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HOME : African & Tribal Art : Masterpieces of African Art : Dogon Wooden Ancestral Sculpture
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Dogon Wooden Ancestral Sculpture - PF.9898 (LSO)
Origin: Mali
Circa: 20 th Century AD
Dimensions: 67.5" (171.5cm) high
Collection: African Art
Style: Dogon
Medium: Wood

Location: United States
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This elegant curvilinear sculpture was made by the Dogon of Mali. It represents a thin, curved-back man who has been carved into a naturally rounded piece of wood. The face is turned to right, with a large, pennate beard. The shoulders are a solid block from which the almost emaciated frame curves away evenly. The penis is disproportionately large and thick.

The Dogon people of the Bandiagara escarpment, Mali, have been described as the most studied and least understood tribal group in Africa. Their culture is exceptionally ancient and complex. They moved to this area in the 15th century, escaping slavery at the hands of Islamic groups, and displaced a number of tribes that were living on the escarpment at the time. They are artistically prolific, making masks/figures in stone, iron, bronze/copper and of course wood, as well as cave/rock painting. While Islam is prominent in the Dogon area, their art is defiantly figurative, a tradition which of course is technically banned under Islamic law.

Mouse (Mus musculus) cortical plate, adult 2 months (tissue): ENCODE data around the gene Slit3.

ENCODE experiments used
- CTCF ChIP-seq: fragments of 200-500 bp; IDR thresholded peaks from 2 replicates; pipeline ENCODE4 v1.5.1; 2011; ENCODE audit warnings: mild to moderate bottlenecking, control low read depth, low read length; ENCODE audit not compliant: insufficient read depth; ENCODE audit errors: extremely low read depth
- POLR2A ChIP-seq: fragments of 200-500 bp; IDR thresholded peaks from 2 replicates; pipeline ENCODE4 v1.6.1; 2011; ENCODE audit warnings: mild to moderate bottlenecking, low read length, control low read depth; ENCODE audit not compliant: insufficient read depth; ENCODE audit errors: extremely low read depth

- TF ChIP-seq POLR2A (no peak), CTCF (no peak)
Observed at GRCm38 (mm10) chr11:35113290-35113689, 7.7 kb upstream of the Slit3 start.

There are 78 mask forms still in production (and numerous extinct variants), which have applications including circumcision, initiation, funeral rites (damas) and the commemoration of twins, snakes, ancestors (nommo) and hogons (holy men). Decorated secular items such as headrests, granary doors/locks and troughs are also known. The Dogon took inspiration from Tellem (lit. “we found them”) sculptures recovered from caves on the escarpment, and may be the stylistic inheritors of the Djenne tradition . Most figures were not made to be seen publicly, and are commonly kept by the spiritual leader (hogon) away from the public eye, in family houses or sanctuaries.

The Dogon are obsessed with their ancestors, both historical and mythical. They dedicate altars to their memory, and install pieces that represent real or fictional beings such as the semi-human “nommo” that feature at the very genesis of the Dogon people. This is likely to be one such, a real or mythical ancestor, which was revered on a Dogon altar. This is a large and impressive piece of African art.

- (PF.9898 (LSO))


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